Umunna, who earlier rebuked his party for “behaving like a petulant child”, has emphasised that MPs “must accept the result of our contest when it comes and support our new leader in developing an agenda that can return Labour to office”. The shadow business secretary even suggests that he would be prepared to discuss serving in Corbyn’s shadow cabinet if he changed his stances on issues such as nuclear disarmament, Nato, the EU and taxation. Were Umunna, a former leadership contender, to adopt a policy of aggression, he would risk being blamed should Corbyn fail.

Suggestions that the new parliamentary group Labour for the Common Good represents “the resistance” are therefore derided by those close to it. The organisation, which was launched by Umunna and Hunt before Corbyn’s surge, is aimed instead at ensuring the intellectual renewal that modernisers acknowledge has been absent since 2007. It will also try to unite the party’s disparate mainstream factions: the Blairites, the Brownites, the soft left, the old right and Blue Labour. The ascent of Corbyn, who has the declared support of just 15 MPs (6.5 per cent of the party), has persuaded many that they cannot afford the narcissism of small differences. “We need to start working together and not knocking lumps out of each other,” Woodcock says. There will be no defections, no SDP Mk II. “Jeremy’s supporters really underestimate how Labour to the core the modernisers are,” Pat McFadden, the shadow Europe minister, told me.

Although they will not change their party, the Blairites are also not prepared to change their views. “Those of us on this side of Labour are always accused of being willing to sell out for power,” a senior moderniser told me. “Well, we do have political principles and they’re not up for bartering.” He continued: “Jeremy Corbyn is not a moderate . . .
He’s an unreconstructed Bennite who regards the British army as morally equivalent to the IRA. I’m not working with that.”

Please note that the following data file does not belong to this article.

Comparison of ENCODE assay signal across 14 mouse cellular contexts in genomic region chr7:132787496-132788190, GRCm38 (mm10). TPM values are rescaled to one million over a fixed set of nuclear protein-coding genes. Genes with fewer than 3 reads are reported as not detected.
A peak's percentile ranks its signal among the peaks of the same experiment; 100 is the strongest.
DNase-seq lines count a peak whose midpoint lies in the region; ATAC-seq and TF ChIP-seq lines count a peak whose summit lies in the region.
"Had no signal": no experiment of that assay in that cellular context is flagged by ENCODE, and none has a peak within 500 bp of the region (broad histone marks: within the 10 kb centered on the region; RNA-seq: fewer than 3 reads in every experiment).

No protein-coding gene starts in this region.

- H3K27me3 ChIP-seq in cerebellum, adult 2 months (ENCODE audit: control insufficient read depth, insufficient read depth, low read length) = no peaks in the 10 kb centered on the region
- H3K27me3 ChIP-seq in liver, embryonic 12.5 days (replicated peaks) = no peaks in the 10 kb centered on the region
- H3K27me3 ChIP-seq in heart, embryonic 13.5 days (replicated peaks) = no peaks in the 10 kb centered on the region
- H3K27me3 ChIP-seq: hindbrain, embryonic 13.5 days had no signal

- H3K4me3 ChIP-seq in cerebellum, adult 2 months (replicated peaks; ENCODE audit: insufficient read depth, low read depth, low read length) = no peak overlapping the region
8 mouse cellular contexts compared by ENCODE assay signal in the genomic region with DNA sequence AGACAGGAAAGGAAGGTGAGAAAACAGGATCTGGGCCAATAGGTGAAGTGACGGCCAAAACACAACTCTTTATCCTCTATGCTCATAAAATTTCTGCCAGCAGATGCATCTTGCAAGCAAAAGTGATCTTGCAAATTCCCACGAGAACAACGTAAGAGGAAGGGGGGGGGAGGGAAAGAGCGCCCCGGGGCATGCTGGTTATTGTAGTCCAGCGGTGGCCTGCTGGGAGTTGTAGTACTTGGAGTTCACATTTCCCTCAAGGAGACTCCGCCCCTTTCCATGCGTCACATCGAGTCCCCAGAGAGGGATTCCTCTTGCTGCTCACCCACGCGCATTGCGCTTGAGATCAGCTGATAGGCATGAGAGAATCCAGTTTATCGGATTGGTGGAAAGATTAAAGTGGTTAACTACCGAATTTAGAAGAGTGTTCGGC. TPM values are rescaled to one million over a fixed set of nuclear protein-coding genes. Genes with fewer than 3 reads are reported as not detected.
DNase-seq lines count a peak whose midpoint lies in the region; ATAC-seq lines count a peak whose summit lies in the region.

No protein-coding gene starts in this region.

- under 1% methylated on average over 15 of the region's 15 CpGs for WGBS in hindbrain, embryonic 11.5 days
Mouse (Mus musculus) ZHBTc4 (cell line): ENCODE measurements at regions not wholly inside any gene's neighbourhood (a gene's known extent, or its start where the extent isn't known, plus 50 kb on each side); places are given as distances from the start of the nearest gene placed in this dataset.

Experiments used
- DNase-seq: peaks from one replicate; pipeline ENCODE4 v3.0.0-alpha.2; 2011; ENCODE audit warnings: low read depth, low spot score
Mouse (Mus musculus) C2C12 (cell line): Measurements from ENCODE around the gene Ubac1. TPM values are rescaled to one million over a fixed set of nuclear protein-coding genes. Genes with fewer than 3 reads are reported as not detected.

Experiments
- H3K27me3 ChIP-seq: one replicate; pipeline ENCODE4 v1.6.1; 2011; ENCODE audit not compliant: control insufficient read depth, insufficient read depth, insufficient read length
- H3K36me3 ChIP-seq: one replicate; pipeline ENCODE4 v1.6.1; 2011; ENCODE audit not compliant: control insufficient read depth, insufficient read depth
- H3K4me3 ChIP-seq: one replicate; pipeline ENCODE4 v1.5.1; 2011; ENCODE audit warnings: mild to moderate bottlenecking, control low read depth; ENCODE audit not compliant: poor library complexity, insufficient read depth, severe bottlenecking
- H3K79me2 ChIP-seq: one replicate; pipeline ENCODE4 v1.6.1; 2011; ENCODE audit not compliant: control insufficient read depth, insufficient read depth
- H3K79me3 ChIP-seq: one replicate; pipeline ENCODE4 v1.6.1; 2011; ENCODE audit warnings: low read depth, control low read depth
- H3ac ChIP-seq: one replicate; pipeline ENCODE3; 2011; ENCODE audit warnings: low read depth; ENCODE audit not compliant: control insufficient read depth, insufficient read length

Most MPs believe that Corbyn will fail but they are divided on when. McFadden has predicted that the left-winger “may even get a poll bounce in the short term, because he’s new and thinking differently”. A member of the shadow cabinet suggested that Labour could eventually fall to as low as 15 per cent in the polls and lose hundreds of councillors.

The challenge for the Blairites is to reboot themselves in time to appear to be an attractive alternative if and when Corbyn falters. Some draw hope from the performance of Tessa Jowell, who they still believe will win the London mayoral selection. “I’ve spoken to people who are voting enthusiastically both for Jeremy and for Tessa,” Wes Streeting, the newly elected MP for Ilford North, said. “They have both run very optimistic, hopeful, positive campaigns.”

But if Corbyn falls, it does not follow that the modernisers will rise. “The question is: how do we stop it happening again if he does go?” a senior frontbencher said. “He’s got no interest or incentive to change the voting method. We could lose nurse and end up with something worse.” If the road back to power is long for Labour, it is longest of all for the Blairites. 

George Eaton is political editor of the New Statesman.

This article first appeared in the 03 September 2015 issue of the New Statesman, Pope of the masses